Band to take the stage with 3D-printed instruments

New Zealand design engineer Olaf Diegel has 3D-printed an electric guitar, bass, drum set, and keyboard that will be played live at the EuroMold design fair in Frankfurt, Germany.

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ODD Guitars

3D-printed electric guitars and bass guitars are nothing new for Olaf Diegel, a design engineer and professor of mechatronics at Massey University in Auckland, New Zealand. Since 2011, he has been building gorgeously intricate custom electric instruments he calls ODD guitars using Selective Laser Sintering (SLS) printing to craft the bodies.

He then adds a mahogany or maple wood core, a wooden neck, tuning pegs, a bridge, pickups, and controls for a fully playable instrument.

These guitars are available through Diegel's Web site, and now he's added two more to his range. The four will be played together live onstage at the EuroMold design fair in Frankfurt, Germany on December 3-6, by the "3D-printed Band" (band name subject to change).

The Hive B honeycomb bass guitar and Steampunk guitar (with moving gears in the body) will be joined by the Ladybug keyboard -- a Yamaha P35 keyboard inside a 3D-printed chassis -- and the Atom drum kit, a Sonor Smart Force kit with the shells replaced with 3D-printed ones.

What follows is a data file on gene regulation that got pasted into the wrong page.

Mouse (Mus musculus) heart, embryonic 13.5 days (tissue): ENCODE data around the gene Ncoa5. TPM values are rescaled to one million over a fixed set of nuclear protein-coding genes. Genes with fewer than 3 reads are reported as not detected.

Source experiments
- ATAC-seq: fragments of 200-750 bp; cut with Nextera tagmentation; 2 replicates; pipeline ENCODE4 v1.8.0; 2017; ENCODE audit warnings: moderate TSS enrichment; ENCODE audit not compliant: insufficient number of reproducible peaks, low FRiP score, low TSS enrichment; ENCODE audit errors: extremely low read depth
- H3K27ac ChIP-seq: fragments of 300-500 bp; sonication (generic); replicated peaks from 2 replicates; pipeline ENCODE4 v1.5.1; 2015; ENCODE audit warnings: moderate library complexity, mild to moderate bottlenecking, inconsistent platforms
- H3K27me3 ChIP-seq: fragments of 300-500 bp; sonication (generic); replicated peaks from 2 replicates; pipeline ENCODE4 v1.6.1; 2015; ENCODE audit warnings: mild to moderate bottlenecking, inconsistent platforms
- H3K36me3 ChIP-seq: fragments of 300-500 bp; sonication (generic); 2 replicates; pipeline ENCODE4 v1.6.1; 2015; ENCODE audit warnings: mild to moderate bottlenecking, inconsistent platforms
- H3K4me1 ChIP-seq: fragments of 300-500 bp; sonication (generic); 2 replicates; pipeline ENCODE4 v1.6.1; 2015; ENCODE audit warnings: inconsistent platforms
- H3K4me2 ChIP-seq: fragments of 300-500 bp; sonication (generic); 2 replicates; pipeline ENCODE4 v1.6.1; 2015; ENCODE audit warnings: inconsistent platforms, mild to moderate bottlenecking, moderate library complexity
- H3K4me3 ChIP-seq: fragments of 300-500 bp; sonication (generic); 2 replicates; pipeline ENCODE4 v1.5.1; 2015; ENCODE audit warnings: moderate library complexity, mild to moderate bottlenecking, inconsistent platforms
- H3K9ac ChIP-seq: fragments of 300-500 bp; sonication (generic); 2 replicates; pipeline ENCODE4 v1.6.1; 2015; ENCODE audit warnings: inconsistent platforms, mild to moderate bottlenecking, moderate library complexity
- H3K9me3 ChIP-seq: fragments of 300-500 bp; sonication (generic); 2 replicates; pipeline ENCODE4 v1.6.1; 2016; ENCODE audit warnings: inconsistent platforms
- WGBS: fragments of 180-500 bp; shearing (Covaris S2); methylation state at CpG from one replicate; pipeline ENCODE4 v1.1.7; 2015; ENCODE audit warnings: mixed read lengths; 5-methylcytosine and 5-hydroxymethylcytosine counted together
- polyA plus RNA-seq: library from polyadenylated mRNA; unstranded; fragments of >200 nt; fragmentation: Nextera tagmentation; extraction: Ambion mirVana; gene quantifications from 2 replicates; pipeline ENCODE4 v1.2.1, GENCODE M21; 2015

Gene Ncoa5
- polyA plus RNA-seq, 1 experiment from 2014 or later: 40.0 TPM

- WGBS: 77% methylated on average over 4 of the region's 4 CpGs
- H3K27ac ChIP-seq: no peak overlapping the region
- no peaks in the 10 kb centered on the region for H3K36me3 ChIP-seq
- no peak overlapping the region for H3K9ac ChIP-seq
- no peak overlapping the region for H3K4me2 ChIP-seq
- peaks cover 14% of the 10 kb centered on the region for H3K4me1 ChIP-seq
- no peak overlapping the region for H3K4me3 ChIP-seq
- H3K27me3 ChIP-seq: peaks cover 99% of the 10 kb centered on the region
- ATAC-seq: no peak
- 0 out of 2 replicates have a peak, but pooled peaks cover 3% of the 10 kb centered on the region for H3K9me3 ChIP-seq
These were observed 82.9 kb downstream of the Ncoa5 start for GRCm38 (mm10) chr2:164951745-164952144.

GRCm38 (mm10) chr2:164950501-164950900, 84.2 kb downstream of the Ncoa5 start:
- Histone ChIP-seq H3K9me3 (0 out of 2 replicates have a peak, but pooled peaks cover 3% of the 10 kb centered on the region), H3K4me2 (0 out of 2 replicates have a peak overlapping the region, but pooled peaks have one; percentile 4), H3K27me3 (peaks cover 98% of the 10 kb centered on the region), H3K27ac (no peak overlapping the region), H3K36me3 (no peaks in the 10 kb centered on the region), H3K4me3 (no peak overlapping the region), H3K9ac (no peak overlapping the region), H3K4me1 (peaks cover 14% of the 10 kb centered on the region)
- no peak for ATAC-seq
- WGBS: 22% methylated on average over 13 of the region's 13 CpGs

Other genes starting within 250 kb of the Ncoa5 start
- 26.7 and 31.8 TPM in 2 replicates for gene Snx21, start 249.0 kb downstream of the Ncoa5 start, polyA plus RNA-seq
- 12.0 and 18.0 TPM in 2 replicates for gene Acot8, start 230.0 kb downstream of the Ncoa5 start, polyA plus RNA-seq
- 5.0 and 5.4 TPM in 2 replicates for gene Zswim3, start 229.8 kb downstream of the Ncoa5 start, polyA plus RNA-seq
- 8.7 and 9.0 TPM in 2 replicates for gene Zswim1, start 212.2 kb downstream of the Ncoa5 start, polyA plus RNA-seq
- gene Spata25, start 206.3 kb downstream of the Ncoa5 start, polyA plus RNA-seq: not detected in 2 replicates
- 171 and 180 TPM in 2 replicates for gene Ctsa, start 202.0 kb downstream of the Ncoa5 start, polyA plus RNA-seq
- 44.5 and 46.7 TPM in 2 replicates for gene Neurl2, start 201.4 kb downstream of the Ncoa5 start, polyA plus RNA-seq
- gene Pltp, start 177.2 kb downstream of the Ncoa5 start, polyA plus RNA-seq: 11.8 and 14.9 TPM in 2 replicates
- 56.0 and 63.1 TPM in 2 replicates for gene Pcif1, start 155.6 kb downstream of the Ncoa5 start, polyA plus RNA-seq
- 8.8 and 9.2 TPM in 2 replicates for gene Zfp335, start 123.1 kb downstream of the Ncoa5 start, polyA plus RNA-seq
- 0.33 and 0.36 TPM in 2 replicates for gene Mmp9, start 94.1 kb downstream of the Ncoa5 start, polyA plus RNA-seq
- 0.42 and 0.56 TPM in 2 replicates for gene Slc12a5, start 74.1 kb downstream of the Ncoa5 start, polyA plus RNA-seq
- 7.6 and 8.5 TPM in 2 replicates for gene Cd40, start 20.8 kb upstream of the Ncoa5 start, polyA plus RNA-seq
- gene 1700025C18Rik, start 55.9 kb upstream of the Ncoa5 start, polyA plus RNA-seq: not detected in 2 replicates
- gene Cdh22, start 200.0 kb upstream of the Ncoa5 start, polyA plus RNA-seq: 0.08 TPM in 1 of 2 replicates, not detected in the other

Making music from 3D-printed instruments (pictures)

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We already know that ODD guitars sound pretty good, as per the video below, and we can't imagine that changing the body would elicit much change in the sound of an electric keyboard. But we would like to hear what the drums sound like.

According to Diegel, they're not hugely different, though. He told Gizmag, "I was expecting the 3D print, and all the holes, to dramatically affect its acoustic properties, but there's little noticeable difference between it and the original kit."

(Source: CNET Australia)